Magnetic multipoles

Taking a closer look at LHC

 In addition to just curving the beam, it is also necessary to focus it. Because protons are electrically charged a particle beam diverges if left on its own. Focussing the beam allows its width and height to be constrained so that it stays inside the vacuum chamber. This is achieved by quadrupole magnets, which act on the beam of charged particles exactly the same way as a lens would act on a beam of light.

 Let´s imagine that the positive particles (protons in LHC) come from the right. The first quadrupole takes control of the beam width while the second one does the same with the beam height. The two quadrupoles working together keep the protons tightly bunched so that the greatest number of collisions occur. The ones that focuses in the horizontal plane are called a QF  and the ones that focuses in the vertical plane are called QD.

The lattice of the machine contains alternatively both QF and QD in the arcs, therefore the overall effect is to keep the beam focussed.

The focusing effect of the quadrupoles will make protons oscillate around the perfect centre of the vacuum tube. The number of oscillations in one turn of the machine is called the Q or the tune.

There´s a total of 858 quadrupole magnets.

But there a lots of protons, and everyone has a slightly different energy and is following a slightly different path. So different tunes are needed.  The change in focusing with energy is called thechromaticity, and sextupole magnets are used to that task.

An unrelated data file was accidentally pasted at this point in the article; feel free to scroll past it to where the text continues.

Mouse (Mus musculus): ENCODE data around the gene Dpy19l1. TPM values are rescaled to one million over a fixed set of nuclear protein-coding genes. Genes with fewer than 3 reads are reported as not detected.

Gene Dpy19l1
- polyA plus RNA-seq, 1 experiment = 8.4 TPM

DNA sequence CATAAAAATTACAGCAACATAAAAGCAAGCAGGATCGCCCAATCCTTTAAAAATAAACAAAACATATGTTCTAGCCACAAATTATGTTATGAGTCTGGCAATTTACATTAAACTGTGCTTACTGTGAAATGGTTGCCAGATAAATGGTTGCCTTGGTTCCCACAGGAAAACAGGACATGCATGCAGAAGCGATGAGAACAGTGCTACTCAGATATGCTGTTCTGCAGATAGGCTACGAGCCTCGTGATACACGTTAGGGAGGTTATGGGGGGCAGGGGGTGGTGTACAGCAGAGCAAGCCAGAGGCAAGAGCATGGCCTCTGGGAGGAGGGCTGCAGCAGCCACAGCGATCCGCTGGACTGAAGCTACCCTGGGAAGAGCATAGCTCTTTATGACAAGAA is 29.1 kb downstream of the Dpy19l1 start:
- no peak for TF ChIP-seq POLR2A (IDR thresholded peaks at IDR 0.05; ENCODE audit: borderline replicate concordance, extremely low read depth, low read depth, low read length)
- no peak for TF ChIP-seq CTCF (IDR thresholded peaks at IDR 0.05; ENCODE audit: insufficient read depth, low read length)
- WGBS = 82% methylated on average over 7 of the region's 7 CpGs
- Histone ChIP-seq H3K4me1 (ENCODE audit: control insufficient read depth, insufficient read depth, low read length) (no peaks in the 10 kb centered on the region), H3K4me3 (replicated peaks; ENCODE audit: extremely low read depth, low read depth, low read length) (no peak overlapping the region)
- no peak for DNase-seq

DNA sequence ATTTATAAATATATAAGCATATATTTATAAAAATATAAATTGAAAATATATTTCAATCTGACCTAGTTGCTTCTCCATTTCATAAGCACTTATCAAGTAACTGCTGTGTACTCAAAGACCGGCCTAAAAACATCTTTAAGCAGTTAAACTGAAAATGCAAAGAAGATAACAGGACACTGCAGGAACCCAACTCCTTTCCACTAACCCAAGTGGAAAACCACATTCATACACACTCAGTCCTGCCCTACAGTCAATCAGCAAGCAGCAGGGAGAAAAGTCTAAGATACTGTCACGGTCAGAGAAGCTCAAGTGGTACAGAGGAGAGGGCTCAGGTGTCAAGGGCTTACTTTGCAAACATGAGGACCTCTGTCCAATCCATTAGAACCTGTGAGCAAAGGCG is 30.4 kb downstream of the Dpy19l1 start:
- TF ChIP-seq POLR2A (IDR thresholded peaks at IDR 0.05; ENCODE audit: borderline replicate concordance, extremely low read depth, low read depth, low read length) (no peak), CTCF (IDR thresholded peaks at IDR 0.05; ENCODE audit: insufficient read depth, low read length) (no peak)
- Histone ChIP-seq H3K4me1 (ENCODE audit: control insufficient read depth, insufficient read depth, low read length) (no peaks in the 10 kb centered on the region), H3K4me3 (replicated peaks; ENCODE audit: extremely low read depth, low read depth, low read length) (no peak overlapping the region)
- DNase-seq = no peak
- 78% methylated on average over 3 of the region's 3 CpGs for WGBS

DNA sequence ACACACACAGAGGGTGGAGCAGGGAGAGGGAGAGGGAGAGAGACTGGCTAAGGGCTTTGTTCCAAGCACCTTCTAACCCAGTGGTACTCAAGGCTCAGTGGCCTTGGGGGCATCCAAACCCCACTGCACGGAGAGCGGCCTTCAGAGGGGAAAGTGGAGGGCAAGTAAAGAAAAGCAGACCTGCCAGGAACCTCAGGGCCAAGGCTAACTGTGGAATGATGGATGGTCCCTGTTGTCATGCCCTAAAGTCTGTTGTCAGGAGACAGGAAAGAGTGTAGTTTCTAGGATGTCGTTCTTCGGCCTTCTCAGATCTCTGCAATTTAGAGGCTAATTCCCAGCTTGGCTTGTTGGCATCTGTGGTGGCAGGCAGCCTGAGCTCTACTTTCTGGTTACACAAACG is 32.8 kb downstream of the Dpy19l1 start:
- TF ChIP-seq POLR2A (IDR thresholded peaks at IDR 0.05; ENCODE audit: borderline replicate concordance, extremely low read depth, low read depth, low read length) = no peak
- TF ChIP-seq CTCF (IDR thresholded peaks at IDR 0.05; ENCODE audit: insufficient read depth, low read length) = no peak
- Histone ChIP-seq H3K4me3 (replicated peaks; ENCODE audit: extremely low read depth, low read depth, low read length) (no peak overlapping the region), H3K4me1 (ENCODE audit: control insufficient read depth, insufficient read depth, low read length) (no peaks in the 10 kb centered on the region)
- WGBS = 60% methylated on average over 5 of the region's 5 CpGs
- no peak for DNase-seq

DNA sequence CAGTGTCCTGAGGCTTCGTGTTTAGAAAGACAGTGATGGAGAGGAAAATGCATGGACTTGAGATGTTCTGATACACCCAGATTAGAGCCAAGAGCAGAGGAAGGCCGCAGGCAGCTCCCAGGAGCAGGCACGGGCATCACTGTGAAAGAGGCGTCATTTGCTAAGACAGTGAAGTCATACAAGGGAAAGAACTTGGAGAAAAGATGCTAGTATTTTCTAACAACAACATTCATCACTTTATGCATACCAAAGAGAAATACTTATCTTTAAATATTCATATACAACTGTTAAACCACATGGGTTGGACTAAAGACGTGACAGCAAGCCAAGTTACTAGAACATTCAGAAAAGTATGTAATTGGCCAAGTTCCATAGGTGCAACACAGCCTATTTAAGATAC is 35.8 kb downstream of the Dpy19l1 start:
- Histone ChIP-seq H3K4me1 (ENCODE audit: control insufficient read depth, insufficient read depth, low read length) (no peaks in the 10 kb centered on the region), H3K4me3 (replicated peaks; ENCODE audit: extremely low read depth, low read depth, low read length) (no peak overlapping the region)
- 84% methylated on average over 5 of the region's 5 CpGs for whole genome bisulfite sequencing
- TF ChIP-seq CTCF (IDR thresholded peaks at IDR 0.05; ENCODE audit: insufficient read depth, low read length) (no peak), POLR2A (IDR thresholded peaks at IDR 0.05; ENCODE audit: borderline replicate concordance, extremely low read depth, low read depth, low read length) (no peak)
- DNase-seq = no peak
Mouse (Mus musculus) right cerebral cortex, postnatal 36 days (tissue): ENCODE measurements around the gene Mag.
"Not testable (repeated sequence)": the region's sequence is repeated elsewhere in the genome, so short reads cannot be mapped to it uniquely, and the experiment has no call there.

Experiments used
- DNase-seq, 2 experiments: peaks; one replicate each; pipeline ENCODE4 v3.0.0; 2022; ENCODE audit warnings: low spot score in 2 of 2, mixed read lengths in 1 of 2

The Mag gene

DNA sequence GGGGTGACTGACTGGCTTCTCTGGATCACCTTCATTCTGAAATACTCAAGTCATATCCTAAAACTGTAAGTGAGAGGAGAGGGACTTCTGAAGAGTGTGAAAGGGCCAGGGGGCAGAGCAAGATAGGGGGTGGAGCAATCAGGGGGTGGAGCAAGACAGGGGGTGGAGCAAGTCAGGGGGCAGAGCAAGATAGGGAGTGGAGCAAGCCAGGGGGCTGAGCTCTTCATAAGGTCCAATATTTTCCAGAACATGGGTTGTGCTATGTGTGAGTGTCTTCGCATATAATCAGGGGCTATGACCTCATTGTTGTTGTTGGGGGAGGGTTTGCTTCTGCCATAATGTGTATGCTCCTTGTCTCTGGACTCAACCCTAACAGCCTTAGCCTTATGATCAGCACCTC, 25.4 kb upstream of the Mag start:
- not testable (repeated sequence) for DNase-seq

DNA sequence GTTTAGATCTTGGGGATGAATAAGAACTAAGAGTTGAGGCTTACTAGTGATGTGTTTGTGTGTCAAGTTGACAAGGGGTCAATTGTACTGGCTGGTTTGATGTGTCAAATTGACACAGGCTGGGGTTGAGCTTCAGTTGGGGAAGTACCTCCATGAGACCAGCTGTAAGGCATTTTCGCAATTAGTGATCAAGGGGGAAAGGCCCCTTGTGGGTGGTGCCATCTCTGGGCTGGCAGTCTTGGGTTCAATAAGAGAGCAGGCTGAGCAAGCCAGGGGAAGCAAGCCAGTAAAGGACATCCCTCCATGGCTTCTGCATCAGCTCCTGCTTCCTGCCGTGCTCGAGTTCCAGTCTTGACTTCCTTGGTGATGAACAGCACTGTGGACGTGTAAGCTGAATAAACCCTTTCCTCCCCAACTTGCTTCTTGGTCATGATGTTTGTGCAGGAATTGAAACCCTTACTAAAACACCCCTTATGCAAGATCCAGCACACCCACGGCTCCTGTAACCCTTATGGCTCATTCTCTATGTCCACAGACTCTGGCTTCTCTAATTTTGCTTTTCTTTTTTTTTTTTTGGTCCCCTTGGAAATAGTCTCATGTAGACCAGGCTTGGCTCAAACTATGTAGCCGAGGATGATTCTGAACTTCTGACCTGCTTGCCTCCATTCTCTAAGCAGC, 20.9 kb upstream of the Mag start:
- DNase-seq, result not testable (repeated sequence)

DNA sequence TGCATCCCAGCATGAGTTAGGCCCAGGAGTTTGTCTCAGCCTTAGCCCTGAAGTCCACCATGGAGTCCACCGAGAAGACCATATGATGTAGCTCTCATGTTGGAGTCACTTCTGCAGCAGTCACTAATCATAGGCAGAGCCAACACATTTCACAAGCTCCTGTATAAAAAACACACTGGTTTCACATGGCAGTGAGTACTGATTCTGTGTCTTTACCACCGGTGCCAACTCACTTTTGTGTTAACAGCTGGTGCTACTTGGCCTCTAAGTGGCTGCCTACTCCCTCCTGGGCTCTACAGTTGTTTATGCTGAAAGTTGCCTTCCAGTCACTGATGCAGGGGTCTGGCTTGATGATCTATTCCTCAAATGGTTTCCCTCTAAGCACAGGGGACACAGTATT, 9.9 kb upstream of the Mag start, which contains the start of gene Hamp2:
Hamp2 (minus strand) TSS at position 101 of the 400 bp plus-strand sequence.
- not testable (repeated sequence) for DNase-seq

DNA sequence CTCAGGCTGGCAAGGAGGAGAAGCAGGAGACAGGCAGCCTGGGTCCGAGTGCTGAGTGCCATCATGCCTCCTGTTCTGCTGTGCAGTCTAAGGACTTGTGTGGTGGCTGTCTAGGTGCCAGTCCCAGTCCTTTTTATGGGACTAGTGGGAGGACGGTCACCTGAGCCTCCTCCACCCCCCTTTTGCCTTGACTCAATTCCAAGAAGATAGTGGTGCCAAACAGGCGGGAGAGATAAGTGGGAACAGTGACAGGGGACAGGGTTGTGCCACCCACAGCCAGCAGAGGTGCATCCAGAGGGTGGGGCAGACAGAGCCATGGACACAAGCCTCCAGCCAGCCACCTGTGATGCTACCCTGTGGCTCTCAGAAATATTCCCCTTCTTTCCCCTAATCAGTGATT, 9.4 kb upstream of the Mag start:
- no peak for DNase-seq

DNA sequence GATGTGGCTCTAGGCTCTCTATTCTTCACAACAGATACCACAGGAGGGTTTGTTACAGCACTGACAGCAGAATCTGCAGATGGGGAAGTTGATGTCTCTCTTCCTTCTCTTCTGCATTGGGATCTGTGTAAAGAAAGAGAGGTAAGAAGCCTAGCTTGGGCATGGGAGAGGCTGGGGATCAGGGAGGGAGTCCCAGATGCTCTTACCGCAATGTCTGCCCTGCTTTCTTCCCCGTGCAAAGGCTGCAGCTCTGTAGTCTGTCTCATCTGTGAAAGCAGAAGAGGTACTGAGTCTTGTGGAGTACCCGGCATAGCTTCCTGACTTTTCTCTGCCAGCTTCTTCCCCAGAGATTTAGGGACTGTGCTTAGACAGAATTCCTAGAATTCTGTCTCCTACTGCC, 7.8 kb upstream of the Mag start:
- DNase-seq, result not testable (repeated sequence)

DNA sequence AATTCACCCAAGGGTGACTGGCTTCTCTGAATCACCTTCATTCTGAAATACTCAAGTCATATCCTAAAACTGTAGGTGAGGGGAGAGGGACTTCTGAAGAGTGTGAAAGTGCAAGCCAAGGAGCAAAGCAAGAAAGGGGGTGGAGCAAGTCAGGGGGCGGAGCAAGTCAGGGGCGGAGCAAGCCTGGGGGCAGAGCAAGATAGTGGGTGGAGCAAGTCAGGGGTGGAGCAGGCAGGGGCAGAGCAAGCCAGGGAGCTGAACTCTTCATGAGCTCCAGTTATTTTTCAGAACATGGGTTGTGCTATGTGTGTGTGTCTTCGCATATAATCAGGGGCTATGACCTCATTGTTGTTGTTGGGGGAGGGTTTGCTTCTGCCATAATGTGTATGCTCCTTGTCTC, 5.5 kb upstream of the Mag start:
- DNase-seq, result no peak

Other magnetic multipoles act to help in beam focussing and counteracting other interacctions that each beam suffers (gravitational interactions over protons, electromagnetic interactions among bunches, electron clouds from de pipe wall, etc). See more about the diferents types of magnets in LHC.

The multipole magnets refocus the beam after each deflection section, as deflection sections have a defocusing effect that can be countered with a convergent magnet 'lens'.

This can be shown schematically as a sequence of divergent and convergent lenses. The quadrupoles are often laid out in what are called FODO patterns (where F focusses vertically and defocusses horizontally, D focusses horizontally and defocusses vertically and O is a space or deflection magnet). Following the beam particles in their trajectories through the focusing arrangement, an oscillating pattern would be seen.

The next image shows the basic multipolar magnetic cell (FODO), 110 m long, in LHC.

 There are, in addition, eight sets of so called "inner triplet" magnets in the LHC. Their job is to focus the particle beams into the four areas where particles will collide. The size of bunches passes fromm 0,2 mm to 16 micrometers at the Interaction Points (IP): - at IP (ATLAS, CMS)     16 μm - in the triplets         ~1.6 mm - in the arcs              ~0.2 mm

 AUTHORS Xabier Cid Vidal, PhD in experimental Particle Physics for Santiago University (USC). Research Fellow in experimental Particle Physics at CERN from January 2013 to Decembre 2015. Currently, he is in USC Particle Physics Department ("Ramon y Cajal", Spanish Postdoctoral Senior Grants). Ramon Cid Manzano, secondary school Physics Teacher at IES de SAR (Santiago - Spain), and part-time Lecturer (Profesor Asociado) in Faculty of Education at the University of Santiago (Spain), until his retirement in 2020. He has a Degree in Physics and in Chemistry, and is PhD for Santiago University (USC). CERN CERN WEBSITE CERN Directory CERN Experimental Program Theoretical physics (TH) CERN Experimental Physics Department CERN Scientific Committees CERN Structure CERN and the Environment LHC LHC Detector CMS Detector ATLAS Detector ALICE Detector LHCb Detector TOTEM Detector LHCf Detector MoEDAL

IMPORTANT NOTICE

For the bibliography used when writing this Section please go to the References Section

© Xabier Cid Vidal & Ramon Cid - rcid@lhc-closer.es  | SANTIAGO (SPAIN) |